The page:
Lauri Hussar, the president of Estonia’s parliament, has vowed to introduce legislation legalising same-sex marriage “in two or three weeks”.
If passed, the country would become the first Baltic state to implement such laws.
When asked if this could be the case, he told Lithuanian National Radio and Television (LRT) that more will become clear “in probably four weeks”.
“I hope so, because we have the Liberal government, we have the liberal Reform Party, we have the social democrats, and I am myself from the party Estonia 200,” he continued. “We are the only party which has same-sex marriage in our programme. So, therefore, I think we’re going to do it.”
Hussar, who has been President of the Riigikogu since April, also referenced the latest public opinion polls, which he said show “more than 50 percent of Estonians are supporting same-sex marriage.”
“So it is not an issue like it has been six, or seven years ago, the mood has changed,” he added. “And I think the mood has changed also, because of what happened in Ukraine, because the war brought us to the real problems and what is really important for us. It united us in helping Ukraine and also brought us to the roots of liberal democracy and therefore, I think it brought us to think about what is important for us as a society.”
He noted that, despite this, legalising same-sex marriage continues to be divisive among “the church and the conservatives”.
“We hope to adopt the law before July”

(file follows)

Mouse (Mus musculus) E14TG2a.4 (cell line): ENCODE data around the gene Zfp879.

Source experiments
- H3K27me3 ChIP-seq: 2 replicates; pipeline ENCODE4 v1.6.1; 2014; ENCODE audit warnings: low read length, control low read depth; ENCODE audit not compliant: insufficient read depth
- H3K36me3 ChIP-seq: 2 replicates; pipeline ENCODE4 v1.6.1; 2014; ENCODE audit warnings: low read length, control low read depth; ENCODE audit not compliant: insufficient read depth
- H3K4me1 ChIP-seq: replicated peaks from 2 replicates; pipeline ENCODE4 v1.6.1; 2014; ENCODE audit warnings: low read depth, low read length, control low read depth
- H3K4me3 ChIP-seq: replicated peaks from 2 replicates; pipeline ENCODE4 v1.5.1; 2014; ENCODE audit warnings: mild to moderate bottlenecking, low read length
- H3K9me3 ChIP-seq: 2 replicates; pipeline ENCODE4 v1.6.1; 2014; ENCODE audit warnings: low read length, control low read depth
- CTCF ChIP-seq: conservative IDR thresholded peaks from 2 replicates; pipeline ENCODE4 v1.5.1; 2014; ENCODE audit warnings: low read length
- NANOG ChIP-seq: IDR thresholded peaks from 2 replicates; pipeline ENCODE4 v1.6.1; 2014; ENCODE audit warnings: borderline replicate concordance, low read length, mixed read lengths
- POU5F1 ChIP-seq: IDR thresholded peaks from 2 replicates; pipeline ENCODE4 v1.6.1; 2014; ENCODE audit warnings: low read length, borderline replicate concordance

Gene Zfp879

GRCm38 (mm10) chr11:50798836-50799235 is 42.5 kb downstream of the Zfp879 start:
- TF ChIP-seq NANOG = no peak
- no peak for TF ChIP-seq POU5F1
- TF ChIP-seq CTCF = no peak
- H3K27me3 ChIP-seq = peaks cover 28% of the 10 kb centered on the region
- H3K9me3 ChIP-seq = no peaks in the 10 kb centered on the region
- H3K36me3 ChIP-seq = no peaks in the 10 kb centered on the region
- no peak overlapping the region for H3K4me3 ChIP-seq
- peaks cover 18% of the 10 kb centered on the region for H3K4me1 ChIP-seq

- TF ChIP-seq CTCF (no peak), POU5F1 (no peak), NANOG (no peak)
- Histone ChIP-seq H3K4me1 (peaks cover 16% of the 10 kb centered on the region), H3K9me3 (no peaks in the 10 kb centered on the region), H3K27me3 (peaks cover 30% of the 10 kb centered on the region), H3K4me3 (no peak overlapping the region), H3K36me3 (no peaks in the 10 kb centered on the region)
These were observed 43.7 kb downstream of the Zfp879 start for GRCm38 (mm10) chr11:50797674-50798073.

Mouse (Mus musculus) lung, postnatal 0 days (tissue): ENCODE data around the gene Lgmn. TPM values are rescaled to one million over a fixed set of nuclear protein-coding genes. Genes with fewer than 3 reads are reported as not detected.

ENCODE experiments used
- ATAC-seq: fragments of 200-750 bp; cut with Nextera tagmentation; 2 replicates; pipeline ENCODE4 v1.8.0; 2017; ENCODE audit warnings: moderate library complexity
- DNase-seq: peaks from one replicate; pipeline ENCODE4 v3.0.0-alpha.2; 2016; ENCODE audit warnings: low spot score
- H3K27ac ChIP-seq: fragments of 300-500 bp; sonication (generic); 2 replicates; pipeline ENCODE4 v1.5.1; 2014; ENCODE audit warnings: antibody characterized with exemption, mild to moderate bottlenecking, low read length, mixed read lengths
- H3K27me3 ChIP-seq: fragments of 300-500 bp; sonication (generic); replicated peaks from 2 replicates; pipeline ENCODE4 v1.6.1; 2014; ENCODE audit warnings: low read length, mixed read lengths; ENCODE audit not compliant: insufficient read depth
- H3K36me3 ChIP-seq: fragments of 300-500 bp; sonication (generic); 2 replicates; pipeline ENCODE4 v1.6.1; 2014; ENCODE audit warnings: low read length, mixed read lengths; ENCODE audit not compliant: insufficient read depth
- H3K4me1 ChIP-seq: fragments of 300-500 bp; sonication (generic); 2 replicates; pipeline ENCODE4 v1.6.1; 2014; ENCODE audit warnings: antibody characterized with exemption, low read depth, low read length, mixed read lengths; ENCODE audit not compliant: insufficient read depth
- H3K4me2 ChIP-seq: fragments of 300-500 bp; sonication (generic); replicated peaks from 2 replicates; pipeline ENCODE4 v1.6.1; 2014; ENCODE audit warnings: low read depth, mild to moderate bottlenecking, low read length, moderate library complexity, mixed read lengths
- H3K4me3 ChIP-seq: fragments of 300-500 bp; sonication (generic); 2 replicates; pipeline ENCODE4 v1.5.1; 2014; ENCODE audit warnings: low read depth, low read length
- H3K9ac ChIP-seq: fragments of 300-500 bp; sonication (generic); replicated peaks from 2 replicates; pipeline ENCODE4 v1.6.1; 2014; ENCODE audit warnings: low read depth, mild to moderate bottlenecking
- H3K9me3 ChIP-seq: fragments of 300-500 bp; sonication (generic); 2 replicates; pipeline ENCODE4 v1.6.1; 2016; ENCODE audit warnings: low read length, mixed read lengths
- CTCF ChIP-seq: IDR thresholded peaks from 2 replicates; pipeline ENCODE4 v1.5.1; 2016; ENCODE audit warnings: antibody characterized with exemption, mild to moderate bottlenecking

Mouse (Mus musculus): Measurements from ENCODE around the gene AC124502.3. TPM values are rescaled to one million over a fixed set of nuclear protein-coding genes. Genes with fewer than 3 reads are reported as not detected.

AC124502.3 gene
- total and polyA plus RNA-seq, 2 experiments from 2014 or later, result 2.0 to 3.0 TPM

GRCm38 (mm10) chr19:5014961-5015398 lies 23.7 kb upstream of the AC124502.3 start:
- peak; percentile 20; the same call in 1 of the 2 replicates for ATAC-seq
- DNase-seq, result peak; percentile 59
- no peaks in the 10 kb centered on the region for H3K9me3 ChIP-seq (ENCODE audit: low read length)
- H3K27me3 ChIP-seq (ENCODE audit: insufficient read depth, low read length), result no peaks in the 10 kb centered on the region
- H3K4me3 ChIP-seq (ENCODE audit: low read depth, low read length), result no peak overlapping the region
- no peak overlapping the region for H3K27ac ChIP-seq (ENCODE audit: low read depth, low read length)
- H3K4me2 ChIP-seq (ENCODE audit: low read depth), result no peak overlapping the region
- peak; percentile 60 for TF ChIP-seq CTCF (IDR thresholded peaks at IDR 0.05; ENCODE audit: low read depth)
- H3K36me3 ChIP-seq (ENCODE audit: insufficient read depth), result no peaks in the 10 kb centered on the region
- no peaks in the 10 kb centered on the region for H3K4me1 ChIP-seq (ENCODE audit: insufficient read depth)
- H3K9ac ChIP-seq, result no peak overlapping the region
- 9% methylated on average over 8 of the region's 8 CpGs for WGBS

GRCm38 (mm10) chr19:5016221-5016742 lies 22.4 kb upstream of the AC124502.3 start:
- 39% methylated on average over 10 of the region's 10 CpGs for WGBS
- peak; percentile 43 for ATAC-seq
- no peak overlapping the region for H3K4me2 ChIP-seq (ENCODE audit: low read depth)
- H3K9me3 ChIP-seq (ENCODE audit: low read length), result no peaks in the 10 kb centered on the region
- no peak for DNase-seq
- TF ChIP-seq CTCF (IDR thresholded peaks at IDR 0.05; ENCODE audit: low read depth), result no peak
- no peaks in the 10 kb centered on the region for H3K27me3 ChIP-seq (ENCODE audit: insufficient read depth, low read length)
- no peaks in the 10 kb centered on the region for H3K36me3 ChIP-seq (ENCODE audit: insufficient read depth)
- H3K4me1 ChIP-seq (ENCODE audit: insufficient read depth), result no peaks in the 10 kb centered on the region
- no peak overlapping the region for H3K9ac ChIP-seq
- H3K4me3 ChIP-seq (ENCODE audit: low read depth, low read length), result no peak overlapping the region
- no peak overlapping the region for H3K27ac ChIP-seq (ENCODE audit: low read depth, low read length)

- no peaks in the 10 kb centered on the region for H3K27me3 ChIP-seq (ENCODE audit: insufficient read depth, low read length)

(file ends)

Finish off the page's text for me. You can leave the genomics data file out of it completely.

“I want to point out one very interesting thing, that in every society where same-sex marriage has been legalised, it hasn’t been any issues anymore, because the issue has been closed and the society moved forward,” Hussar further explained.
“And almost everybody felt that now it is a little bit more equal society than before. And I think this is what we have to do, because if we were making the civil partnership decision, then there is still another decision ahead, the same-sex marriage decision, and you will have to make it anyway. So why make two steps? And anyway, it is too political. […] We hope to adopt the law before July, to make it once, I think it is reasonable enough.”
An opinion poll conducted in 2023 found that 75 per cent of Estonians support anti-discrimination laws that protect LGBTQ+ people, while 53 per cent said they are in favour of same-sex marriage.
More than seven in 10 (71 per cent) also showed their support for civil partnerships.